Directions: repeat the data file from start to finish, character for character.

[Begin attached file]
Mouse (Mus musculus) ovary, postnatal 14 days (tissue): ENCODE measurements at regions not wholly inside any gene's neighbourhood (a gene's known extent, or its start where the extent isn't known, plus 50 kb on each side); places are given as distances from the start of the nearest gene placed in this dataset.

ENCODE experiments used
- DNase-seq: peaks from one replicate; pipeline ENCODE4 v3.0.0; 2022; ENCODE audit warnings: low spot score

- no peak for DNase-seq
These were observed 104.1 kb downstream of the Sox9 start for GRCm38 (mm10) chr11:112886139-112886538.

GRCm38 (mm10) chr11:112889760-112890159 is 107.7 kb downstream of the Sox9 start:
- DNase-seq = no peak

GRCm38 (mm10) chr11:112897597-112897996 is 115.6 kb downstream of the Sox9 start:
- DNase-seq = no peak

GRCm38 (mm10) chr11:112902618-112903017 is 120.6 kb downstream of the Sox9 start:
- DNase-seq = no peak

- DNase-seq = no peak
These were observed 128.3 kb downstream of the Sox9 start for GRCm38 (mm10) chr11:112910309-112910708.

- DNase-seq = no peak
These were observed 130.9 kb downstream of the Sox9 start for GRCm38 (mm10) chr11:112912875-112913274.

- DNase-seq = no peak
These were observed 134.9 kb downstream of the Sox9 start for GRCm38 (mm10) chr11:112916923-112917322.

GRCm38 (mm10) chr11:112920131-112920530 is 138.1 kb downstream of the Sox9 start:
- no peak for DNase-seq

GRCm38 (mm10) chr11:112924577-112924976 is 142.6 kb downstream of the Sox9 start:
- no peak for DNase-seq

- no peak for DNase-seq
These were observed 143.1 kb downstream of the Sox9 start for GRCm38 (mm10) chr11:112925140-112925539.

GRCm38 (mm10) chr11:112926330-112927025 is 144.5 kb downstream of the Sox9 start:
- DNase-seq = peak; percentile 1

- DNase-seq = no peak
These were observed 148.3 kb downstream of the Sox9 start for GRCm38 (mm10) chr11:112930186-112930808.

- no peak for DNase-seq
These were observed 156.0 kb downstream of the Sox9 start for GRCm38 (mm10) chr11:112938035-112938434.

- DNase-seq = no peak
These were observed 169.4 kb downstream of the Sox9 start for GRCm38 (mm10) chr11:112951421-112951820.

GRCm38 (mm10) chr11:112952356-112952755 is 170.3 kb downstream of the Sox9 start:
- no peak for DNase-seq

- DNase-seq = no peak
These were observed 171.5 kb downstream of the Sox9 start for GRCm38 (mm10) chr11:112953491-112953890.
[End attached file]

Mouse (Mus musculus) ovary, postnatal 14 days (tissue): ENCODE measurements at regions not wholly inside any gene's neighbourhood (a gene's known extent, or its start where the extent isn't known, plus 50 kb on each side); places are given as distances from the start of the nearest gene placed in this dataset.

ENCODE experiments used
- DNase-seq: peaks from one replicate; pipeline ENCODE4 v3.0.0; 2022; ENCODE audit warnings: low spot score

- no peak for DNase-seq
These were observed 104.1 kb downstream of the Sox9 start for GRCm38 (mm10) chr11:112886139-112886538.

GRCm38 (mm10) chr11:112889760-112890159 is 107.7 kb downstream of the Sox9 start:
- DNase-seq = no peak

GRCm38 (mm10) chr11:112897597-112897996 is 115.6 kb downstream of the Sox9 start:
- DNase-seq = no peak

GRCm38 (mm10) chr11:112902618-112903017 is 120.6 kb downstream of the Sox9 start:
- DNase-seq = no peak

- DNase-seq = no peak
These were observed 128.3 kb downstream of the Sox9 start for GRCm38 (mm10) chr11:112910309-112910708.

- DNase-seq = no peak
These were observed 130.9 kb downstream of the Sox9 start for GRCm38 (mm10) chr11:112912875-112913274.

- DNase-seq = no peak
These were observed 134.9 kb downstream of the Sox9 start for GRCm38 (mm10) chr11:112916923-112917322.

GRCm38 (mm10) chr11:112920131-112920530 is 138.1 kb downstream of the Sox9 start:
- no peak for DNase-seq

GRCm38 (mm10) chr11:112924577-112924976 is 142.6 kb downstream of the Sox9 start:
- no peak for DNase-seq

- no peak for DNase-seq
These were observed 143.1 kb downstream of the Sox9 start for GRCm38 (mm10) chr11:112925140-112925539.

GRCm38 (mm10) chr11:112926330-112927025 is 144.5 kb downstream of the Sox9 start:
- DNase-seq = peak; percentile 1

- DNase-seq = no peak
These were observed 148.3 kb downstream of the Sox9 start for GRCm38 (mm10) chr11:112930186-112930808.

- no peak for DNase-seq
These were observed 156.0 kb downstream of the Sox9 start for GRCm38 (mm10) chr11:112938035-112938434.

- DNase-seq = no peak
These were observed 169.4 kb downstream of the Sox9 start for GRCm38 (mm10) chr11:112951421-112951820.

GRCm38 (mm10) chr11:112952356-112952755 is 170.3 kb downstream of the Sox9 start:
- no peak for DNase-seq

- DNase-seq = no peak
These were observed 171.5 kb downstream of the Sox9 start for GRCm38 (mm10) chr11:112953491-112953890.